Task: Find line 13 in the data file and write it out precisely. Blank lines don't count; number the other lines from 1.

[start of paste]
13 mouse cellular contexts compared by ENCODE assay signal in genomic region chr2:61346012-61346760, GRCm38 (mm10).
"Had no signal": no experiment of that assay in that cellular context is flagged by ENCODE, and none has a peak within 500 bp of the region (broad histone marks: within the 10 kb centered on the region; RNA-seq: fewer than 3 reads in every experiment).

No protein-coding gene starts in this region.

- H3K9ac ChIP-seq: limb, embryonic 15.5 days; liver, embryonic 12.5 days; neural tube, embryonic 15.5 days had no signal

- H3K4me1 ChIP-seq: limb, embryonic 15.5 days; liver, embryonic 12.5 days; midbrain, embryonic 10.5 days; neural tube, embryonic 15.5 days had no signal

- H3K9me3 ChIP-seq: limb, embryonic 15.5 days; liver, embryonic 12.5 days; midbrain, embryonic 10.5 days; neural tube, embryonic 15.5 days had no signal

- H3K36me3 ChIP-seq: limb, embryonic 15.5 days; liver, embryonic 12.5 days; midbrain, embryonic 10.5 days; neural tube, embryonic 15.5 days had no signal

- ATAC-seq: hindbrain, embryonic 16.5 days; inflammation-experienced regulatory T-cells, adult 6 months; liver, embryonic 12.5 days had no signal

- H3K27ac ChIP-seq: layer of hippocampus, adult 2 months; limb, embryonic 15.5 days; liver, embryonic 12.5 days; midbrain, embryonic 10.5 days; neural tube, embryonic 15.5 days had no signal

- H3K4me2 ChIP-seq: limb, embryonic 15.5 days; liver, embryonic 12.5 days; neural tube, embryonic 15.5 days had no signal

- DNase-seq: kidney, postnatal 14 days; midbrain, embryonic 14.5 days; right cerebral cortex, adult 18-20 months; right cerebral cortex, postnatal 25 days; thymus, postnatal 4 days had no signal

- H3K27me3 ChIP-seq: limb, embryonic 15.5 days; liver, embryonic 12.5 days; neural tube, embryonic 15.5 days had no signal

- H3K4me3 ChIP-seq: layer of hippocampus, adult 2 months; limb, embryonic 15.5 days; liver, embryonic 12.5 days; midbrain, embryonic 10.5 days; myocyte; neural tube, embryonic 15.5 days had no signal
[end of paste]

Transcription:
- H3K4me3 ChIP-seq: layer of hippocampus, adult 2 months; limb, embryonic 15.5 days; liver, embryonic 12.5 days; midbrain, embryonic 10.5 days; myocyte; neural tube, embryonic 15.5 days had no signal